Fireworks at Lake Estes

We had a fun time with the family on July 4th watching the fireworks over Lake Estes!

In past years I'd read that Estes Park had the 6th largest fireworks display in the state, but don't know where we ranked this year. It was a beautiful and "oooh-inspiring" show!

You can see the Stanley Hotel lit up in the distance at the lower right, across the lake. I've tried to shoot fireworks before, but these are my best results so far.

Most exposures were about 3-6 seconds, ISO around 640, with aperture ranging from f/9.0 - f/16.0. All shots were on a tripod with the Canon 5D Mark III DSLR with EF 24-105mm, mostly at 24mm. I used a 2 second timer, but should've used a shutter release cable.

Here are some of the best pictures from the evening. Click on an image to see a larger version of it.






















Emerald Lake Hike

During my brother Glenn's recent visit from Portland, Oregon, Susan and I took him on one of the classic easy hikes in Rocky Mountain National Park.

You start at Bear Lake, hike to Nymph Lake, then Dream Lake, then Emerald Lake -- 4 alpine lakes in one hike!

This is a very popular hike, which means there are usually a lot of people on the trail with you.

The hike is a total of 3.6 miles round trip. The trail starts at Bear Lake, elevation 9,475'. The elevation at Emerald Lake is just over 10,000', so the gain for the hike is about 600'.

We were lucky enough to spot a climber on the wall of Hallett Peak. You can barely pick the person out. This gives you a much-needed reference point for appreciating how huge this mountain is.

Here are some pictures from the hike. The views at Emerald Lake are big -- bring your ultra-wide lens! :-)


Bear Lake with Hallett Peak in the background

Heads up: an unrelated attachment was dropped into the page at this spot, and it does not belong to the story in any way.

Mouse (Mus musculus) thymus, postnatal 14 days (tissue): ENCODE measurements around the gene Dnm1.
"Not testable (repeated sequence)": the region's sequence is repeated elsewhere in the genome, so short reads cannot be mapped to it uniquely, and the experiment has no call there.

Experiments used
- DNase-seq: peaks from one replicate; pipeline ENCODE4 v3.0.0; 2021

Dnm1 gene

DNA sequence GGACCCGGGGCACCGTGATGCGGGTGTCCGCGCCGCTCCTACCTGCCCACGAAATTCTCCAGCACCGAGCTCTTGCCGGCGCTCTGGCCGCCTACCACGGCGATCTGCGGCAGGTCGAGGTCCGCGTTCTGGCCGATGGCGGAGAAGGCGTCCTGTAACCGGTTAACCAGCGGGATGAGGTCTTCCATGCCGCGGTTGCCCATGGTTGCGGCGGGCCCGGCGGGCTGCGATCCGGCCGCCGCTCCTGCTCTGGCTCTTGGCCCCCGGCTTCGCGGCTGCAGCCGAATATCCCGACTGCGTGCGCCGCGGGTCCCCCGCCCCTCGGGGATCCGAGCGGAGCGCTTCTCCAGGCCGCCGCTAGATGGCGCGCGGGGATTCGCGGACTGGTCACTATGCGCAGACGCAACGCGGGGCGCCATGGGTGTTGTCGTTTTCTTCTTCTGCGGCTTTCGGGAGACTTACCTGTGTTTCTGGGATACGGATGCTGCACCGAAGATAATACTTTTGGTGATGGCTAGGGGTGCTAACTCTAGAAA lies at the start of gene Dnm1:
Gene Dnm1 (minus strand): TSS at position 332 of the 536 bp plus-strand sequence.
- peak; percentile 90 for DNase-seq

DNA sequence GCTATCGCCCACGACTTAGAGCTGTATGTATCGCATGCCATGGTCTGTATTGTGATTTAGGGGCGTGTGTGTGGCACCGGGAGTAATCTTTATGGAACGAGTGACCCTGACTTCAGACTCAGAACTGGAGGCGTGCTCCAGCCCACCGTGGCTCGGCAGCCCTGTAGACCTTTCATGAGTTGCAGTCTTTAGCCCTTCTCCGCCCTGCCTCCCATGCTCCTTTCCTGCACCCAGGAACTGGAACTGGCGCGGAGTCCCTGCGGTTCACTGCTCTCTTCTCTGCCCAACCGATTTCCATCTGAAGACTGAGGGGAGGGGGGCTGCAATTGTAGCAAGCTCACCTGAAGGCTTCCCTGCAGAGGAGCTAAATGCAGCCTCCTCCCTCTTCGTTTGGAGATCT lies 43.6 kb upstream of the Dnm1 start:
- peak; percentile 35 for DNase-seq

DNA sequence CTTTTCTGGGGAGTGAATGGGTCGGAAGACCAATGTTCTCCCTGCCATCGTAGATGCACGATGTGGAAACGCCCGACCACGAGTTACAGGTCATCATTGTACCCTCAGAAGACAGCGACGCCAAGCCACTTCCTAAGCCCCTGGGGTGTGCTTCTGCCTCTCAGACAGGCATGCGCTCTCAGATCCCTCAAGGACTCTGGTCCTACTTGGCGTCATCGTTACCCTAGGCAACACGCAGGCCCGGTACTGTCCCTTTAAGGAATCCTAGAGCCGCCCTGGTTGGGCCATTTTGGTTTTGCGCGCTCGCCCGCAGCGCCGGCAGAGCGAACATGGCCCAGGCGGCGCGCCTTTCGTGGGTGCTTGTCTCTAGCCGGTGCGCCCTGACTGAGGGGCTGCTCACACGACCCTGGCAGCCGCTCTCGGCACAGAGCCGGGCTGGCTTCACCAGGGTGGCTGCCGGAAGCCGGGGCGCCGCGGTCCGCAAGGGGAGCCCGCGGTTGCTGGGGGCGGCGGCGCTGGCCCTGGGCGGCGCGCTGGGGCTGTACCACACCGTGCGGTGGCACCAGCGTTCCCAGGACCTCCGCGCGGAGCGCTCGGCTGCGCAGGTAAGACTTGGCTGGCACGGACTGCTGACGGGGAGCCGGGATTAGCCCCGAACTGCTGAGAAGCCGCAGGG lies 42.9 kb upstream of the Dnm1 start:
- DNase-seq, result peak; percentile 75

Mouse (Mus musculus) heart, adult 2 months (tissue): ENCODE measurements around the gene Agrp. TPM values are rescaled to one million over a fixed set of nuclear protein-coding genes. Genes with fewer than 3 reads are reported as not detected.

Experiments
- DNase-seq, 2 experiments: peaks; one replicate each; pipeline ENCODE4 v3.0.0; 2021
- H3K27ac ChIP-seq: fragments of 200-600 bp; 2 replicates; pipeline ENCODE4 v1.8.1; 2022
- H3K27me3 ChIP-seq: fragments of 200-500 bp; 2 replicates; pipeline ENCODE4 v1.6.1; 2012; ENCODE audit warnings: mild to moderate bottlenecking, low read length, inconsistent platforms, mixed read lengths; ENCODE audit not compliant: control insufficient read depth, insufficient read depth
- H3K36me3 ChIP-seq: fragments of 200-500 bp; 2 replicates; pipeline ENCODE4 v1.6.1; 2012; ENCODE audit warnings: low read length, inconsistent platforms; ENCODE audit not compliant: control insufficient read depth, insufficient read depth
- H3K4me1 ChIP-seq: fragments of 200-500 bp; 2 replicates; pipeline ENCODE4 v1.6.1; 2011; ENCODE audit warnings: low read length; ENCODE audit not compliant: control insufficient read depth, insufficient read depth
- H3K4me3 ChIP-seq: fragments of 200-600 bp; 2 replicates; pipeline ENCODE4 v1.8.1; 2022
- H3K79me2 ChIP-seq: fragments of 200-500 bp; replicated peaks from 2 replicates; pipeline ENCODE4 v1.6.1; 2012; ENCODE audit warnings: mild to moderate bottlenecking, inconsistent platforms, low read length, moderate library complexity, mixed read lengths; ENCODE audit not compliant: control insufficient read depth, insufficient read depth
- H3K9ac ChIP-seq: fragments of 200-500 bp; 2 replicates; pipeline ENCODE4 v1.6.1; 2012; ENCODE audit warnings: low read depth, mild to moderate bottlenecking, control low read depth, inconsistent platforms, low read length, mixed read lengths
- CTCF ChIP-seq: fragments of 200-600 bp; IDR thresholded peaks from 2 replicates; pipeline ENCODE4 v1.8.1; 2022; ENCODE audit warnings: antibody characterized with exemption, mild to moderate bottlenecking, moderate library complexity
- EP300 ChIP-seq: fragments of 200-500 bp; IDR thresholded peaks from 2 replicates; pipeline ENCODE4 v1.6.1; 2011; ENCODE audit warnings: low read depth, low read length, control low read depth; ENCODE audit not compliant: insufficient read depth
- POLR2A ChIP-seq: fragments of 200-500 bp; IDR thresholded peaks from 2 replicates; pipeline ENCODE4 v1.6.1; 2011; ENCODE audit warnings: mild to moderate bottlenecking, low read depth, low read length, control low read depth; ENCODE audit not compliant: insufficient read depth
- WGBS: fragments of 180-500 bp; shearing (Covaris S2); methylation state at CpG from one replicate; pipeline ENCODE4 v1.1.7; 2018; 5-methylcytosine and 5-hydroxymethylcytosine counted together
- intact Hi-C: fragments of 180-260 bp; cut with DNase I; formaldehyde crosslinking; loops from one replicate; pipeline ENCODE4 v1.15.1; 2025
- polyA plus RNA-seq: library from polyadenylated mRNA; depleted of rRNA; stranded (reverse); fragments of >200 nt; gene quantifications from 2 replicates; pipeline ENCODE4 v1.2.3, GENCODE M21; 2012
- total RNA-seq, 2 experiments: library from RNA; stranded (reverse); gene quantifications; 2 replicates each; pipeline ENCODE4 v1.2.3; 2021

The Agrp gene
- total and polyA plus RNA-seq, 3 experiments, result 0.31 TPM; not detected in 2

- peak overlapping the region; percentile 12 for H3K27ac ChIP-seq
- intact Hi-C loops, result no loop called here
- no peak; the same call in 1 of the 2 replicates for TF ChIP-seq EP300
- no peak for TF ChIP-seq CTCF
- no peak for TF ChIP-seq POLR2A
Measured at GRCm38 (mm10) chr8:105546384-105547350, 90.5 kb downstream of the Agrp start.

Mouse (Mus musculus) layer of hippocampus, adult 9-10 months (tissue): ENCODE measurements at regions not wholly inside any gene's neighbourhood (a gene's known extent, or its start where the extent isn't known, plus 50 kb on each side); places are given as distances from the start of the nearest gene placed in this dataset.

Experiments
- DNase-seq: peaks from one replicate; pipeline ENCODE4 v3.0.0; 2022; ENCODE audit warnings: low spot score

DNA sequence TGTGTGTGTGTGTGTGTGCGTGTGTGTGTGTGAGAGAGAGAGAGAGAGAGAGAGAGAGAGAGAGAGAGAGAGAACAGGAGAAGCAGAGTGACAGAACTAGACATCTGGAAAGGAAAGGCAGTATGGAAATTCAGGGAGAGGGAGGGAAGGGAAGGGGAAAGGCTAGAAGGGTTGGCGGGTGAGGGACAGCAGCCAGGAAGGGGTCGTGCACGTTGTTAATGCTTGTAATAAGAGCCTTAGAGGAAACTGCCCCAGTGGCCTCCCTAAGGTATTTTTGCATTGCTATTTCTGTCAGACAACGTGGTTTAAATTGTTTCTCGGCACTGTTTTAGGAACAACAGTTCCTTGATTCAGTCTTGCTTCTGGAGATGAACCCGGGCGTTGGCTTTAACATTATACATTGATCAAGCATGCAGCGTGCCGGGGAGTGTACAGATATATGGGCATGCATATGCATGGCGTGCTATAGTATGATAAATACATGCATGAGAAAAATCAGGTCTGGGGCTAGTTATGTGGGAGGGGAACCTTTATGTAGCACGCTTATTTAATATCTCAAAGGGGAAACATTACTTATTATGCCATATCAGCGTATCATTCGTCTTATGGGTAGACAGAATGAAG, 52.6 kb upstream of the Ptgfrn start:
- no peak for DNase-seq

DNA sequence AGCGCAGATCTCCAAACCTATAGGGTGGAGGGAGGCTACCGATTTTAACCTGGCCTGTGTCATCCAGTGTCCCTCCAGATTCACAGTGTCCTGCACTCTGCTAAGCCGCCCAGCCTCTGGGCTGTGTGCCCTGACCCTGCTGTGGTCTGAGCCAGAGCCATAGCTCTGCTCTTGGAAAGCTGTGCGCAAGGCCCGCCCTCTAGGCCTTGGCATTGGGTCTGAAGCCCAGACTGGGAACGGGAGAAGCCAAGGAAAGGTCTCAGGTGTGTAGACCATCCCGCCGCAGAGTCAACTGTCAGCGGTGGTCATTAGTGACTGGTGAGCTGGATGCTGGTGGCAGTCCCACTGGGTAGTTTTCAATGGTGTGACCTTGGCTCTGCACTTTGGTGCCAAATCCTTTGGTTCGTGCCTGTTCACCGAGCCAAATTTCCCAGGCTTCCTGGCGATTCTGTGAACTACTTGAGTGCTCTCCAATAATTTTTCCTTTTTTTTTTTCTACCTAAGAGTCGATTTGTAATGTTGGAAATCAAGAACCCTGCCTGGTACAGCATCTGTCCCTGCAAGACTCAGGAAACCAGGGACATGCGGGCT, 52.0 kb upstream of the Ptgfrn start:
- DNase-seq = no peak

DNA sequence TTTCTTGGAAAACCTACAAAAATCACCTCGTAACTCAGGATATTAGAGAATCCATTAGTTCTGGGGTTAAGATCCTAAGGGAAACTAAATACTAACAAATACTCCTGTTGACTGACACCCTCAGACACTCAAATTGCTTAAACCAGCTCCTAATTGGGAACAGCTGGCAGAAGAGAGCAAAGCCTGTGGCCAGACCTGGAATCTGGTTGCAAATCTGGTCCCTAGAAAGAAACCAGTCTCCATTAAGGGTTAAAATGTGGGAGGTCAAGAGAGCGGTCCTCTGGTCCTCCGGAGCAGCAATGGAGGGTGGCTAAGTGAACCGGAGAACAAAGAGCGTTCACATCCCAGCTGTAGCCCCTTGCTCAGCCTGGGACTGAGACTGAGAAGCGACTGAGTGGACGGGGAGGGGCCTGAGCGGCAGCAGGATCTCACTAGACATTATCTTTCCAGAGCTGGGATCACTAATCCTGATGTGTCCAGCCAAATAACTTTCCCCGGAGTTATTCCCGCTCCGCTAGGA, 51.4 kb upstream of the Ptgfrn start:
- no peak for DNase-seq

Nymph Lake

My "little" brother, Glenn with a great view of Longs Peak

Tyndall Creek just below Dream Lake with Longs Peak in background

Dream Lake with Hallett Peak and Flattop Mountain

Waterfall on Tyndall Creek with melting snow

Emerald Lake with Hallett at left and the crags of Flattop Mountain at right

A Yellow-bellied Marmot poses for the hikers at Emerald Lake

Can you see the climber standing on the rock formation on Hallett Peak (center of photo)?

Above image cropped, showing climber

And here's a map of the area showing the four lakes.



Weekend Water (June 15)

Susan and I had been wanting to get up to Glacier Gorge and Alberta Falls to see Glacier Creek and the high water flow of the spring melt-off, so on Sunday we headed up into the park.

Alberta Falls

We don't usually choose to hike on weekends, especially in the summer, but for some reason this day we did. Knowing the Glacier Gorge and Bear Lake parking lots would be full, we just parked at the shuttle parking area and took the bus to Glacier Gorge to begin our hike.

Glacier Creek

I brought the tripod and other gear so we could shoot the flowing water along the way, and we enjoyed our frequent stops to take in the fast-rushing water along Glacier Creek.


Glacier Creek below Alberta Falls

As expected, there were quite a few people at Alberta Falls, so it was a challenge to get a photo without people in it.


Near the top of Alberta Falls, looking down/east

The top of Alberta Falls

Alberta Falls detail

After climbing to the top of the Falls to take more pictures, we descended and decided to hike down to Sprague Lake to add a couple of miles to our hike for a total of about 4.4 miles.


The "classic" view of Alberta Falls

Looking down on another part of Glacier Creek

Arnica along the trail


Along the trail to Sprague Lake

When we reached Sprague Lake, we caught the shuttle back to our car and headed home. We definitely accomplished our goal of seeing some creeks and waterfalls, plus we got some exercise!


Sprague Lake with the Continental Divide

Happy Anniversary! (June 5th)